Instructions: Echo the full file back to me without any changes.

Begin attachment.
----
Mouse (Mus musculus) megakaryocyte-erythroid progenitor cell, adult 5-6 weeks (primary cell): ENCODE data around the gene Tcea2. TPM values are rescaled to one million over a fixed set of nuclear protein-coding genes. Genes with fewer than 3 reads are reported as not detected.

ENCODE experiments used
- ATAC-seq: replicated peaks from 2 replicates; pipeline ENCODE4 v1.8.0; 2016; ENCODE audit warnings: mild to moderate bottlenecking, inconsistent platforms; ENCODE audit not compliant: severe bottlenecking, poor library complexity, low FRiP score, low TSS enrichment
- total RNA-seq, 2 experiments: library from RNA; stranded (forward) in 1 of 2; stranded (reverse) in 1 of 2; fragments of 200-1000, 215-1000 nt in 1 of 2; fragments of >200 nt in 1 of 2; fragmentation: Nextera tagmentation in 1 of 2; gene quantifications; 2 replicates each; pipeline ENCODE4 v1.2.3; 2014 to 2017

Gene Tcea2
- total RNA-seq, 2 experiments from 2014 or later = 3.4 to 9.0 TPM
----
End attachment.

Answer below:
Mouse (Mus musculus) megakaryocyte-erythroid progenitor cell, adult 5-6 weeks (primary cell): ENCODE data around the gene Tcea2. TPM values are rescaled to one million over a fixed set of nuclear protein-coding genes. Genes with fewer than 3 reads are reported as not detected.

ENCODE experiments used
- ATAC-seq: replicated peaks from 2 replicates; pipeline ENCODE4 v1.8.0; 2016; ENCODE audit warnings: mild to moderate bottlenecking, inconsistent platforms; ENCODE audit not compliant: severe bottlenecking, poor library complexity, low FRiP score, low TSS enrichment
- total RNA-seq, 2 experiments: library from RNA; stranded (forward) in 1 of 2; stranded (reverse) in 1 of 2; fragments of 200-1000, 215-1000 nt in 1 of 2; fragments of >200 nt in 1 of 2; fragmentation: Nextera tagmentation in 1 of 2; gene quantifications; 2 replicates each; pipeline ENCODE4 v1.2.3; 2014 to 2017

Gene Tcea2
- total RNA-seq, 2 experiments from 2014 or later = 3.4 to 9.0 TPM